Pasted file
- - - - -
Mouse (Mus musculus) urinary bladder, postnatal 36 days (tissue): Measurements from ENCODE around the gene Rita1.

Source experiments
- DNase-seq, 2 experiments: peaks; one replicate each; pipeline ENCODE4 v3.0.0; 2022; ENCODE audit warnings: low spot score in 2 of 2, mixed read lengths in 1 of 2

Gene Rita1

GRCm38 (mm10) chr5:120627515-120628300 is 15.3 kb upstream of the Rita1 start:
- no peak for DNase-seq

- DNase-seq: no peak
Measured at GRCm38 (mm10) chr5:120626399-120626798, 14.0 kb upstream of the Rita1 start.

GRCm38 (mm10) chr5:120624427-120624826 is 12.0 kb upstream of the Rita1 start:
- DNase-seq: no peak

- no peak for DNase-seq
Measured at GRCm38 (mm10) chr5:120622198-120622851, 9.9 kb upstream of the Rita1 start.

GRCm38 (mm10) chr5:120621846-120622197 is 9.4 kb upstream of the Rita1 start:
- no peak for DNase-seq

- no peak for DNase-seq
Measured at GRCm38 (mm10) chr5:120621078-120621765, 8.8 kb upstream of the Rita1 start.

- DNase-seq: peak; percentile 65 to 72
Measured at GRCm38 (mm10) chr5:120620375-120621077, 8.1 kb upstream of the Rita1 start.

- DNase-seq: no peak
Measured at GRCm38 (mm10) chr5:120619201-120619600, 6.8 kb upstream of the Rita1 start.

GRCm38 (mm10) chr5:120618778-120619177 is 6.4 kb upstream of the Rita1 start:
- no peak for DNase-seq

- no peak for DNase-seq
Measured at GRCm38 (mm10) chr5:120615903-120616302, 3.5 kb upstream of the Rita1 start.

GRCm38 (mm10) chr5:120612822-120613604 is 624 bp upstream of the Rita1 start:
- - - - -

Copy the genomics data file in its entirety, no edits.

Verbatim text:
Mouse (Mus musculus) urinary bladder, postnatal 36 days (tissue): Measurements from ENCODE around the gene Rita1.

Source experiments
- DNase-seq, 2 experiments: peaks; one replicate each; pipeline ENCODE4 v3.0.0; 2022; ENCODE audit warnings: low spot score in 2 of 2, mixed read lengths in 1 of 2

Gene Rita1

GRCm38 (mm10) chr5:120627515-120628300 is 15.3 kb upstream of the Rita1 start:
- no peak for DNase-seq

- DNase-seq: no peak
Measured at GRCm38 (mm10) chr5:120626399-120626798, 14.0 kb upstream of the Rita1 start.

GRCm38 (mm10) chr5:120624427-120624826 is 12.0 kb upstream of the Rita1 start:
- DNase-seq: no peak

- no peak for DNase-seq
Measured at GRCm38 (mm10) chr5:120622198-120622851, 9.9 kb upstream of the Rita1 start.

GRCm38 (mm10) chr5:120621846-120622197 is 9.4 kb upstream of the Rita1 start:
- no peak for DNase-seq

- no peak for DNase-seq
Measured at GRCm38 (mm10) chr5:120621078-120621765, 8.8 kb upstream of the Rita1 start.

- DNase-seq: peak; percentile 65 to 72
Measured at GRCm38 (mm10) chr5:120620375-120621077, 8.1 kb upstream of the Rita1 start.

- DNase-seq: no peak
Measured at GRCm38 (mm10) chr5:120619201-120619600, 6.8 kb upstream of the Rita1 start.

GRCm38 (mm10) chr5:120618778-120619177 is 6.4 kb upstream of the Rita1 start:
- no peak for DNase-seq

- no peak for DNase-seq
Measured at GRCm38 (mm10) chr5:120615903-120616302, 3.5 kb upstream of the Rita1 start.

GRCm38 (mm10) chr5:120612822-120613604 is 624 bp upstream of the Rita1 start: